An ancestral territory known as “Patrimonio Natural y Cultural Ayoreo Totobiegosode” (PNCAT), located in the Gran Chaco, an area that spans across Argentina, Bolivia, and Paraguay, is currently suffering rapid deforestation at a rate of 250,000 hectares per year. This biodiversity loss is affecting indigenous populations living in the forest, and in an effort to advocate for these groups, Stiftung für indigene Gemeinschaften in Paraguay, is using Planet data to combat deforestation and resolve land disputes.
The organization aims to protect the Totobiegosode Indigenous Community of the Ayoreo Ethnic Group, whose name in Ayoreo is “Organizacion Payipie Ichadie Totobiegosode” (OPIT). The ultimate goal of “Stiftung für indigene Gemeinschaften in Paraguay” is simple: to stand for the rights of indigenous peoples and environmental protection in Chaco. “We want OPIT, assisted by their advocates to secure sufficient territory for themselves and their extended family members who have chosen to live in their forest isolated from mainstream society; to receive the protection of the state as guaranteed in their national constitution, free from further intrusions by outsiders,” says Julio Duarte Romero, lawyer of OPIT.
Beginning in 2000, significant parts of PNCAT became increasingly farmed and divided between the livestock industry and agricultural companies breaking the original promise of preservation as agreed upon in 1993 and renewed by Inter-American Commission on Human Rights (IACHR) (Resolution No. 04/2016, of February 3, 2016, issued within the framework of MC54-13) covering a total area of about 550,000 hectares.
Committed to preventing deforestation and third-party entry into the territory, OPIT began monitoring 90 focus areas within the 550,000 hectares of the main part of the PNCAT. Four out of 90 areas are threatened by Agri-businesses and have squatters who practice fire lighting to make way for fresh grass for their cattle.
With Planet’s high and medium resolution offerings, monitoring illegal activities on a near real-time basis has become a reality. “We chose Planet since they offer the best affordable service, with the greatest frequency of collections, in the most flexible way, offering irrefutable evidence in defense of any action as and when necessary,” says Peter Sawatzky, OPIT’s remote monitoring consultant in Canada, supported by Alfred Sawatzky, senior GIS specialist in the US.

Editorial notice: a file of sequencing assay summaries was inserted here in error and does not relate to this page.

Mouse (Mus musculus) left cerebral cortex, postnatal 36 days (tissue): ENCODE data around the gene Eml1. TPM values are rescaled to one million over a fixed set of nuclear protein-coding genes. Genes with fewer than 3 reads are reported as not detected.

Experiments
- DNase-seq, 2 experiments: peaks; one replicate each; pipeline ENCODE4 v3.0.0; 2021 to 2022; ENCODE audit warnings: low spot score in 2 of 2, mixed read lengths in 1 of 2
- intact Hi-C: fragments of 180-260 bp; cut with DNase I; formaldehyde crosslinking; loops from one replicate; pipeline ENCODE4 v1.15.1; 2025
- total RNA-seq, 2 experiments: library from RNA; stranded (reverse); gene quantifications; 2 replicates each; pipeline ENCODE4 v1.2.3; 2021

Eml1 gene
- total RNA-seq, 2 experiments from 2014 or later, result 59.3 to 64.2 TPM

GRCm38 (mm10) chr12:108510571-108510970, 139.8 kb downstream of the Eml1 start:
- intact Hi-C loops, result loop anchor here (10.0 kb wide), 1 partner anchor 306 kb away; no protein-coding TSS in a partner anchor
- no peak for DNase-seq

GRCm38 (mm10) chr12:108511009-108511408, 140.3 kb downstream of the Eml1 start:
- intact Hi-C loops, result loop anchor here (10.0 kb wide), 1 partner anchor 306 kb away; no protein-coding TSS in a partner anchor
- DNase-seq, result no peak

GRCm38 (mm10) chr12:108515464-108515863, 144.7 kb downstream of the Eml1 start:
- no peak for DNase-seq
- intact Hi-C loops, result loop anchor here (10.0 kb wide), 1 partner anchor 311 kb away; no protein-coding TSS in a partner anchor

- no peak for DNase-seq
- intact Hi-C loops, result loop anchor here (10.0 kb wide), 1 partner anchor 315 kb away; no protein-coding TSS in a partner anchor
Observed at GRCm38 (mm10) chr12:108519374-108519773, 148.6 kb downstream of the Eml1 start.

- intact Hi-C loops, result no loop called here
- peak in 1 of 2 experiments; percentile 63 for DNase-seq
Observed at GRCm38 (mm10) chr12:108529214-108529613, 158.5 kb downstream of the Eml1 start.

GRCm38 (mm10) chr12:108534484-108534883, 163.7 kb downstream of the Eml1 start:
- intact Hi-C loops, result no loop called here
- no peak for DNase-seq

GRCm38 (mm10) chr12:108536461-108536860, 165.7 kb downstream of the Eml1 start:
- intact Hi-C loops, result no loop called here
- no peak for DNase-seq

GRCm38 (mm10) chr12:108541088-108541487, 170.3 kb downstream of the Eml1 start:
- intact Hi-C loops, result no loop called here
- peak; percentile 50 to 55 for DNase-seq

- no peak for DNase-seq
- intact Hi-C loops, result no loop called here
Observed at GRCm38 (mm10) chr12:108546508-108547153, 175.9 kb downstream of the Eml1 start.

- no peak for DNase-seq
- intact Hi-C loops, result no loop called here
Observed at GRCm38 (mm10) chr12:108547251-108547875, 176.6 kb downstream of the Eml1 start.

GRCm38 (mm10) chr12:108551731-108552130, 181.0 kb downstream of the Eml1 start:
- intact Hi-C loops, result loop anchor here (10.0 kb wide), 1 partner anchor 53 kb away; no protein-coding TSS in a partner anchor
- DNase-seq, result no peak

Using medium-resolution data with a very high resolution gives viewers the possibility to react to these threats promptly. PlanetScope’s monitoring is frequent and accurate enough to easily detect illegal logging, settling, or fencing quarrels. This allows immediate action against violators—a number of them have been forced to pay the fine or to leave the territory after repeated infractions. From August 2020 to November 2020, 5,000 Hectares were scorched by squatters in PNCAT. In one area, illegal clearing is evident on a weekly basis during the dry season. For most other parts, illegal activities are caught once or twice a year.
Planet’s high-resolution SkySat data also is frequently used as a form of visual proof in formal documentation. With a 50cm resolution, changes are vivid and apparent. This can verify suspected changes such as small-scale clearings, line fences, corals, and water-holes. Currently, legal cases are ongoing using the imagery as evidence. The cases tackle environmental crimes, invasion of property, and damage based on the Resolution of IACHR that took place in 2016.
Only with international support will it be possible to secure the integrity of PNCAT as a single contiguous territory. With Planet’s imagery, OPIT and other conservation groups can effectively fight against increasing encroaches into the protected land. So far OPIT has been able to protect approximately 250,000 to 520,000 hectares covering PNCAT. We look forward to our continued work in matters of environmental protection.
Learn more about their work.